So, in brief, TADS allows you a while amount of precision for math and the ability to completely modify everything down to core functions lets you basically make whatever kind of game you want, and leverage the math for it.

There is a problem, though.

In what I suspect was an effort to make TADS deterministic and cross-platform on a lot of older computer systems, the language does not do non-integer math directly in the CPU, and does not seem to insist on a specific IEEE standard for computation.

As a result, all non-integer (or *floating-point*) math is done further away from the CPU and deeper inside the TADS runner. Every time a new floating point number is created/calculated/used, a brand-new object is created. This means a lot of objects being thrown into garbage collection. Additionally, the precision of floating point in TADS is absolutely insane sometimes, so computations are laborious under the hood.

All of this means that if you are using non-integer math quit a lot in a single turn, a modern, C+±based TADS interpreter on a beefy computer will be delaying about 5 seconds before the upcoming text prints, and this gets more extreme on other configs.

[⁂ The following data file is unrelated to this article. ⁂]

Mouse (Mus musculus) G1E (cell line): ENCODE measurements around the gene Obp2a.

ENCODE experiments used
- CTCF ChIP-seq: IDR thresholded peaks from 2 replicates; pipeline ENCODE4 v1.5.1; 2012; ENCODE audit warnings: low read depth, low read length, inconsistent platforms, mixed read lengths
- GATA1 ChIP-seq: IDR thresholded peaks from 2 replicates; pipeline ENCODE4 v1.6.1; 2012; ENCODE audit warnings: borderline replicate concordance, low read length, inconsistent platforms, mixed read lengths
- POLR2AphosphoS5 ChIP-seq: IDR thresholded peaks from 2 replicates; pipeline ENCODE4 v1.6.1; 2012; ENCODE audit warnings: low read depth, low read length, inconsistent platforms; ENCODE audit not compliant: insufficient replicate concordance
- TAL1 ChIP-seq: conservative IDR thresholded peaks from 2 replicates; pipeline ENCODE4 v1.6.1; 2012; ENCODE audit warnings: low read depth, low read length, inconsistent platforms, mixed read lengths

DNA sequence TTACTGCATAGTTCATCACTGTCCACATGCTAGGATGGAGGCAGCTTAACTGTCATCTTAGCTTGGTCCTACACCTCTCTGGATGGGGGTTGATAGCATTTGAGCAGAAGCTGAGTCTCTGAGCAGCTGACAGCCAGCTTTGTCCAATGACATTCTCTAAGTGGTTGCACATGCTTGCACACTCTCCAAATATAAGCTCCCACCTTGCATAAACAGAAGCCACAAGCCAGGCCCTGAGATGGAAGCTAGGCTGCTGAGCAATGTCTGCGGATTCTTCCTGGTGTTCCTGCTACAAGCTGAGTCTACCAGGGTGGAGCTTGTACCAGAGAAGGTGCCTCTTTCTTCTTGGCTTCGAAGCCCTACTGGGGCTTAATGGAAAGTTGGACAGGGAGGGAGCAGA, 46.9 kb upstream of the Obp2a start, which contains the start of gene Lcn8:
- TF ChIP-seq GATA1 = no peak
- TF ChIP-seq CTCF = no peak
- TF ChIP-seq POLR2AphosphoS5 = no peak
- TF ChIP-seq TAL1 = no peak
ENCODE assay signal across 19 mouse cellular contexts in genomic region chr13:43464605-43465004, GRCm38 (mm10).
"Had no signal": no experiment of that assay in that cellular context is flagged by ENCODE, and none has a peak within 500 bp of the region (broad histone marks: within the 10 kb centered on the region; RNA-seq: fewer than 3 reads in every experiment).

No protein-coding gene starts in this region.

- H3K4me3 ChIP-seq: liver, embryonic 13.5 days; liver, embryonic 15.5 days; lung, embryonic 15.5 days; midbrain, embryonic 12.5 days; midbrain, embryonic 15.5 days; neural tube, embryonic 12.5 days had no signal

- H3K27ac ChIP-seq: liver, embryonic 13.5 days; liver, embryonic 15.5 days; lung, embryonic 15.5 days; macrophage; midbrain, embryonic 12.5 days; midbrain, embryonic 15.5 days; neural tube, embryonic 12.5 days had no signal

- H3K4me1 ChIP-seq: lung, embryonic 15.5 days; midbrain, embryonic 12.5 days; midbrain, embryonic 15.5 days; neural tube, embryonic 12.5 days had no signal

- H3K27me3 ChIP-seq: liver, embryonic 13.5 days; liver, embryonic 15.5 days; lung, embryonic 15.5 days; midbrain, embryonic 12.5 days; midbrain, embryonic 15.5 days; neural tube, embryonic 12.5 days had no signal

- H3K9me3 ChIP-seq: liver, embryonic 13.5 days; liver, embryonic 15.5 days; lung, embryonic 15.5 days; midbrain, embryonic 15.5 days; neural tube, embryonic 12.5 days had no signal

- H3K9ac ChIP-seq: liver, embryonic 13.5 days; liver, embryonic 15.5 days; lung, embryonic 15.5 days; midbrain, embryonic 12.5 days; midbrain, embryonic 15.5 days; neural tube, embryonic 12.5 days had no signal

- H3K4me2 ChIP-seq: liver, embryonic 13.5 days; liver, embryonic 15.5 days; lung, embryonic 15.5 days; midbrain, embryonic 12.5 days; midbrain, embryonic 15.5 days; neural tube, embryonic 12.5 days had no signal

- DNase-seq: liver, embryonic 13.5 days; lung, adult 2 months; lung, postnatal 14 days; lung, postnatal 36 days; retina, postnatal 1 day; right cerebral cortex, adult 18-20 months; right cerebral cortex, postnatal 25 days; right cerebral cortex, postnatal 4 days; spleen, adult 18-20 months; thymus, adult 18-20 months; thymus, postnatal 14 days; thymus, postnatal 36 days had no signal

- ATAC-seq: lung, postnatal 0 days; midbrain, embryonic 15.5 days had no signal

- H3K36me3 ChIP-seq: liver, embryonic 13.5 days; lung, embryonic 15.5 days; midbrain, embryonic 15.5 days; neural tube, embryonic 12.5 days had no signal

So what needs to happen is you gotta decide what precision you would like to use for your numbers, and use some **fixed-point math tricks with integers** to handle your stuff (like they use in *Doom*), because math performed using integer data is lightning-fast. You basically shift your integer to the right by something like 8 bits, do the math, and then shift it left by 8 bits when you need to simulate a rounding operation.

If you just need the occasional floating-point calculation, it’s fine. But if you’re running maybe a hundred of them in a turn, you’re gonna see slowdown. Fixed-point math using integers will save you.

TADS, overall, has a lot of power and execution tricks for deep simulation, if that’s what you’re looking for.